Tuesday 25 November.
Our hotel was inscribed with the saying 'est, est ,est', but so were lots of other bars, restaurants and hotels. It was based on the legend of a nobleman who sent his servant on ahead to towns to find out where the good wines were served and to mark them with 'est' meaning here. When the servant came to Montefiascone he marked the inn with 'est, est, est' as the quality was so high and there the nobleman drank himself to death. All establishments advertising with the symbols no doubt claiming the excellent wine was served there. His body is buried in one of the chapels in town.
There wasn't any email from 'booking.com' or the B&B in reply to our suggested time of arrival and if everything was now all right. Moira checked and found that she could cancel this booking without penalty. She did this and booked us into another hotel. It was bit more expensive but we didn't need the hassle.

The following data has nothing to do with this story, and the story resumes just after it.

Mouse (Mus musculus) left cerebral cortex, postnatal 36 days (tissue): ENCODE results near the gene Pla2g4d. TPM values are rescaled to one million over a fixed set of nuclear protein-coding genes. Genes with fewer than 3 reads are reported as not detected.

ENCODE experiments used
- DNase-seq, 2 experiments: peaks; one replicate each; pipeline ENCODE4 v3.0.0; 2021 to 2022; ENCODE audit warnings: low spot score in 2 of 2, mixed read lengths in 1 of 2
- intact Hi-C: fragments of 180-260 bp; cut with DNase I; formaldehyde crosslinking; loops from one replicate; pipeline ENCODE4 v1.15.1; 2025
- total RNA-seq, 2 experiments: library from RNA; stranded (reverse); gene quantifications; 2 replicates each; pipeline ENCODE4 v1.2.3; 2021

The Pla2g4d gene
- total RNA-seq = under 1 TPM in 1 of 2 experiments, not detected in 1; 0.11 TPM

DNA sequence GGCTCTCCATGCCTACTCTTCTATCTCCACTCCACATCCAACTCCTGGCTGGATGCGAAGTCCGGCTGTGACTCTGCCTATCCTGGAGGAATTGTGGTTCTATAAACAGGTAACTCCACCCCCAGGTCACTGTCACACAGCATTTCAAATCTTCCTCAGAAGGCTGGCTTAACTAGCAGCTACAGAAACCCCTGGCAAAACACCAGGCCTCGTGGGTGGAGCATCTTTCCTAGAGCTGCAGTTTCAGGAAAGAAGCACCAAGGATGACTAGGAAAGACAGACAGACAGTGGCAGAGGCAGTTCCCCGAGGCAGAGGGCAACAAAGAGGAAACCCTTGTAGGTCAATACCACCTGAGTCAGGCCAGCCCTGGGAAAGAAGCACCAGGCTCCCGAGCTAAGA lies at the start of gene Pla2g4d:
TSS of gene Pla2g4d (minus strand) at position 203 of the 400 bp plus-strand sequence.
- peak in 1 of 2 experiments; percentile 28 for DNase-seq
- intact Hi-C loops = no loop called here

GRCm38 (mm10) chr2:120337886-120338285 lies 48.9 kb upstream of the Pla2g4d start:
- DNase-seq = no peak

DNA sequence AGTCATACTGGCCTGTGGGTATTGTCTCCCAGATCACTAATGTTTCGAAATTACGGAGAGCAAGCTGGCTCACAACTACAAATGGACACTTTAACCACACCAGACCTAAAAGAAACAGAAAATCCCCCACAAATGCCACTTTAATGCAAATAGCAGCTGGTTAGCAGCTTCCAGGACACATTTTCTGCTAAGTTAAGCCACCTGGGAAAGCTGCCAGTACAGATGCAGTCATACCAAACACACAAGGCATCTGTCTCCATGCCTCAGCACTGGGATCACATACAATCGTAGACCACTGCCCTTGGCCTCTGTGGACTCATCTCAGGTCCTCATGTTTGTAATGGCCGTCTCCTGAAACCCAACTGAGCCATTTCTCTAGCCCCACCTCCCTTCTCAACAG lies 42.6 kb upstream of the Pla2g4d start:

They didn't serve the breakfast in the hotel, we were directed instead to 'Il Cafe' in the piazza and to tell them we were from the Albergo Dante. The woman there didn't seem very interested in serving us and when she got round to it breakfast consisted of a cup of coffee and a croissant. After our meagre meal we headed for the Cathedral di Santa Mergherita to see if the light was better inside now. This time we couldn't get in, the door shut and locked so we were disappointed yet again. The route wasn't far from the Cathedral and it was a climb up to view point above the dome of the Cathedral and a view of the Lago di Bolsena stretching out in the distance.
Also at the viewpoint was a ruined tower, Torre de Pelligrino and the Rocca dei Papi, the papal residency during the 12-16th centuries. Cicerone said that the waymarking wasn't very good and we had the iPad handy to follow the instructions from it, but it must have been improved as we found it excellent all the way today and had no problems.